Sermon for High Mass – Trinity 17 Sunday 8 October 2017
Sermon preached by Fr Michael Bowie
Trinity 17 HM
All imaginative writing, secular and sacred, uses symbols and imagery to describe the beauty and the pain of human experience. In biblical writing the portrayal of the chosen people as the vineyard of the Lord was a familiar prophetic image, and we have an example of that in today’s first reading, Isaiah’s “Song of the Vineyard”:
Let me sing to my beloved
the song of his love for his vineyard.
My beloved had a vineyard
on a fertile hillside.
He dug the soil, cleared it of stones,
and planted choice vines in it.
The beloved of the prophet’s song (in an audaciously intimate image) is God. The vineyard, God’s ‘pleasant planting’, is his people. This familiar image (also elsewhere in Isaiah, and in Jeremiah) is pressed to far-fetched limits in our psalm: ‘you have brought a vine out of Egypt’, the choir sang to us a few minutes ago. According to the psalmist this vine is higher than the cedars, indeed it overshadows the mountains. In our OT reading the vineyard refers specifically to the eight-century BC kingdom of Judah. But we, who have heard someone else say ‘I am the vine; you are the branches’ (Jn 15.5), realise that Isaiah is singing to us as well.
God chose his people to be a beacon to humanity. The harvest he seeks is a reordering of the world reflecting his character. In a word – and there is no more important word in the Hebrew bible – he expects ‘justice’. Isaiah has earlier made crystal clear what this words means: ‘Rescue the oppressed, defend the orphan, plead for the widow’ (1.17). He has made it equally clear that, without social justice, pious exercises are futile. That is the context of the favourite protestant taunt to us, ‘incense is an abomination to me’, says the Lord (1.13). I used, occasionally, to get protestors outside Christ Church S. Laurence helpfully shouting that verse at me after Mass. Feedback. Actually a salutary call to self-examination.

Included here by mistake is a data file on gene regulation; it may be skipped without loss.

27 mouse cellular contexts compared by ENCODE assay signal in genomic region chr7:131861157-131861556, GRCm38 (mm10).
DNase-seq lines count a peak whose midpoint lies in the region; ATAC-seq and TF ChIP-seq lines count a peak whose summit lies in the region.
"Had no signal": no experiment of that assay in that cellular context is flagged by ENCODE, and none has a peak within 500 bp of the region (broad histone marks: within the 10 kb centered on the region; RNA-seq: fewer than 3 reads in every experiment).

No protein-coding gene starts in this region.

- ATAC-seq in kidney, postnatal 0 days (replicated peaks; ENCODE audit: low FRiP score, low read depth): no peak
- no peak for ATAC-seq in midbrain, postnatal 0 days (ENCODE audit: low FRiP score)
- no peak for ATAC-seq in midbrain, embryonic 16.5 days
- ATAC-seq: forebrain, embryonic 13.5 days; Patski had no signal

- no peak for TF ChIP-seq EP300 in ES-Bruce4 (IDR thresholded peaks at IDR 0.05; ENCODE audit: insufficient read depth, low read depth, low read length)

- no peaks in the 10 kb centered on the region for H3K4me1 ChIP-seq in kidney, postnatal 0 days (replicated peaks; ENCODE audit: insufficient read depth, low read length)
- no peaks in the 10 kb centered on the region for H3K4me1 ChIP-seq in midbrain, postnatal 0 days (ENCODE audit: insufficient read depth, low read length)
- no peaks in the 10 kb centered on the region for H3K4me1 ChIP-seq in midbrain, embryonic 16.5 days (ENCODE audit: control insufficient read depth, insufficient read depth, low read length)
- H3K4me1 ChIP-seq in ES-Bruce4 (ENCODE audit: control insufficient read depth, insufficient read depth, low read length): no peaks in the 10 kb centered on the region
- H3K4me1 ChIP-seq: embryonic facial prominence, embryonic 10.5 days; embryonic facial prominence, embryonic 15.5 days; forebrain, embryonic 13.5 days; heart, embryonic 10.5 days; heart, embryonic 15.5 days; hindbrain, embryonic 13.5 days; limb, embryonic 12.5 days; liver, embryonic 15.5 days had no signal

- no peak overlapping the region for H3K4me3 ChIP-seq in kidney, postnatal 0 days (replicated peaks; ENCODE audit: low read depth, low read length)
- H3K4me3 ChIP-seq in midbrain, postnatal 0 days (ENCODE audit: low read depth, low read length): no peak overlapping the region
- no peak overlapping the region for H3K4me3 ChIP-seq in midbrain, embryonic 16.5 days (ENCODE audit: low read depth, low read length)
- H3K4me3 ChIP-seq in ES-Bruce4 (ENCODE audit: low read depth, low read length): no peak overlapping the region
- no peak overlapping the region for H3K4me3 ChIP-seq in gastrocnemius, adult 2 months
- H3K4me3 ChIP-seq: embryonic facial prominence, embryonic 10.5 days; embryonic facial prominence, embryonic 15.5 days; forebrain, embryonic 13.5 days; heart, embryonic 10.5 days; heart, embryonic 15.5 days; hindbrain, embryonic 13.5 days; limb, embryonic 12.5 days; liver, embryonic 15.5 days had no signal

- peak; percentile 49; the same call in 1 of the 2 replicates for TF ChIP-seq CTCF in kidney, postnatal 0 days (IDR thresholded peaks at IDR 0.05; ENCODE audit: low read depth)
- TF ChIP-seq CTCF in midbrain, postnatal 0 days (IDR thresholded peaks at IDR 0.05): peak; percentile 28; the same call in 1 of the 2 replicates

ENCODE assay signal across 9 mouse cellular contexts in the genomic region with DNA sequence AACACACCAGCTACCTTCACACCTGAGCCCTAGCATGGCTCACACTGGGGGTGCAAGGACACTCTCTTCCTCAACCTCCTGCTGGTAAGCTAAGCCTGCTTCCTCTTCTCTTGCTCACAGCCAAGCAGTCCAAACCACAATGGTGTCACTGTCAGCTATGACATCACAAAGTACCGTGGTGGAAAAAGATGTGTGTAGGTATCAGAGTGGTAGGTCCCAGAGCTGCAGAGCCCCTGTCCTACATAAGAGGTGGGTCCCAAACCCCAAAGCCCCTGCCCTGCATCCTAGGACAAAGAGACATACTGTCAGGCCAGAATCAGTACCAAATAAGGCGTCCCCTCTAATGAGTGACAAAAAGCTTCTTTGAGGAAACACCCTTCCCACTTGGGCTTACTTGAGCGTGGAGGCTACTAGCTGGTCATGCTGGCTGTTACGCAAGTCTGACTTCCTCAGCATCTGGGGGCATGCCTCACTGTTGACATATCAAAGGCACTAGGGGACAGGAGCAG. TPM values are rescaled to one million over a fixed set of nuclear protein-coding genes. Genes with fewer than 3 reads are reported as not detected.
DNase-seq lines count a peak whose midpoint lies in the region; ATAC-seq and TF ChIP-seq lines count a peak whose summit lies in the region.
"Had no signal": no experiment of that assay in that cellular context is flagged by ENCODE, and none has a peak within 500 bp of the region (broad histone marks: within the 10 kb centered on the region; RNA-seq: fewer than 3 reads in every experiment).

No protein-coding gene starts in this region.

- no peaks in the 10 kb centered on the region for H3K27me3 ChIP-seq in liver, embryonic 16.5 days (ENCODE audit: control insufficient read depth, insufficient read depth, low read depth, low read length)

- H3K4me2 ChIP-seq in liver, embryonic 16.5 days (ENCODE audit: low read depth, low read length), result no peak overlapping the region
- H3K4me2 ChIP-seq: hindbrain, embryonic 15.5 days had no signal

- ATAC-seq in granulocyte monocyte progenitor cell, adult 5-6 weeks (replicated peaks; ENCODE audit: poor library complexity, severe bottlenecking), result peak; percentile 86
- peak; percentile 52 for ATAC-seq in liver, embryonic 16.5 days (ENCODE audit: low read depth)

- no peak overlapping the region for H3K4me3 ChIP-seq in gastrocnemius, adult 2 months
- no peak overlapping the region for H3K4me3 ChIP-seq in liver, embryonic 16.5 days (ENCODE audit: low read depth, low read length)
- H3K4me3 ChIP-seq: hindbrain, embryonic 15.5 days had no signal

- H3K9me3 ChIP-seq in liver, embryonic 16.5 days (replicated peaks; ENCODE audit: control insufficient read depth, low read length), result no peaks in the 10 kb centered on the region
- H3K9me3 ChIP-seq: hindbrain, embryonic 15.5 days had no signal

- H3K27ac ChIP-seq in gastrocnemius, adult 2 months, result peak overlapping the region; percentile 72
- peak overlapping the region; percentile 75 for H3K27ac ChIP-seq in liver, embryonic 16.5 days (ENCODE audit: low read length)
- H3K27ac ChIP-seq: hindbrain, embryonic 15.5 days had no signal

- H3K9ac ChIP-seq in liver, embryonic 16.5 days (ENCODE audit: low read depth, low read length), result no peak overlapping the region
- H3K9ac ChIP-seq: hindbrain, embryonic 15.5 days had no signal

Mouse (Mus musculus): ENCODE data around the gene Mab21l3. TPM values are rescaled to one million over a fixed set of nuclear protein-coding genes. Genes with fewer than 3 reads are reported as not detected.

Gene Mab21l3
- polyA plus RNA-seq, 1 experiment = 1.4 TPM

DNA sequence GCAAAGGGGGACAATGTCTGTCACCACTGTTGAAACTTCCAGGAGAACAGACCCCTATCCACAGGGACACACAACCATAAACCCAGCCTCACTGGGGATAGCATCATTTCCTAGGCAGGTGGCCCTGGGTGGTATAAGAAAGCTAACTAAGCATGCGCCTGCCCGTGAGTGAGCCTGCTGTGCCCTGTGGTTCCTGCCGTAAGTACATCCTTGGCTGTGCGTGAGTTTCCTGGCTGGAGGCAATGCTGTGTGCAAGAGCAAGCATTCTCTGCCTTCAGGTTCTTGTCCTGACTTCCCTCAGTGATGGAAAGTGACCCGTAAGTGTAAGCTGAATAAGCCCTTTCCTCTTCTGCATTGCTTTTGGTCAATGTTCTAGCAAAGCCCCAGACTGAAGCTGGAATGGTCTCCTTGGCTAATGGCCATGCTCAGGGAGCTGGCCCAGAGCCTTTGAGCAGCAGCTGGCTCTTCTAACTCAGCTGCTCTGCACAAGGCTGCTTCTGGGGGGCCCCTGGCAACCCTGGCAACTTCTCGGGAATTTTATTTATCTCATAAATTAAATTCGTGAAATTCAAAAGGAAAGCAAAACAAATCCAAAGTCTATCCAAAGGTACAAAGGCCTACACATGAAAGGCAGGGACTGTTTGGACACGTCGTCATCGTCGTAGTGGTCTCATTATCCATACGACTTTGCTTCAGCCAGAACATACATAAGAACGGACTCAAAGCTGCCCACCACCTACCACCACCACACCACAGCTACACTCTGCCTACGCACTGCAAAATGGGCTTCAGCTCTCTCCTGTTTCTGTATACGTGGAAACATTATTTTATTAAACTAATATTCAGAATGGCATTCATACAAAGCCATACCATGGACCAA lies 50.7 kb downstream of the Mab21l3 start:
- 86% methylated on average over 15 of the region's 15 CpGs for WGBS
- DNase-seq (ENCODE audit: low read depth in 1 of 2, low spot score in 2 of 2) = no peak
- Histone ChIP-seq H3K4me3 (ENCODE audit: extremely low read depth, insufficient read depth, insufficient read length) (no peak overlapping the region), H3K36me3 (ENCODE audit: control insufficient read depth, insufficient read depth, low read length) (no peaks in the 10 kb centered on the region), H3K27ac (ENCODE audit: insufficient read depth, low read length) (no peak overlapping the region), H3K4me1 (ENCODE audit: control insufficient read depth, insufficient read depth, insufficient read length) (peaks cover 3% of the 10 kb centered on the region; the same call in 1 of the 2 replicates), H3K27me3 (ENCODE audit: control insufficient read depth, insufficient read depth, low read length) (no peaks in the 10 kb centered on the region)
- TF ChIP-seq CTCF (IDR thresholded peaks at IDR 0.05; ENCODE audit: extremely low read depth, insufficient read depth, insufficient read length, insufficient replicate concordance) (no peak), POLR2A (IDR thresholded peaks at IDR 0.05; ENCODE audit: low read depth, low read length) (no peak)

So the vintage God seeks is justice. But his vineyard yields a different fruit, its essence captured in two staccato words. There is a biting wordplay in the first of them. The Hebrew word for ‘a cry of agony’ (mishpah) sounds much the same as the word for ‘fairness of judgment’, justice (mishpat). The ‘cry’ the Lord hears is specifically the anguished cry of one who is wronged, The language of Isaiah’s love song makes plain just how bad those bad grapes are. They are not just sour but stinking grapes. The vineyard has rotted. And these oracles, uttered eight centuries before the time of Jesus, apply equally to the community meeting in his name this morning, twenty centuries after his resurrection. For us, as for those who first heard Isaiah’s strange love-song, there is no hiding from the God of justice in clouds of incense.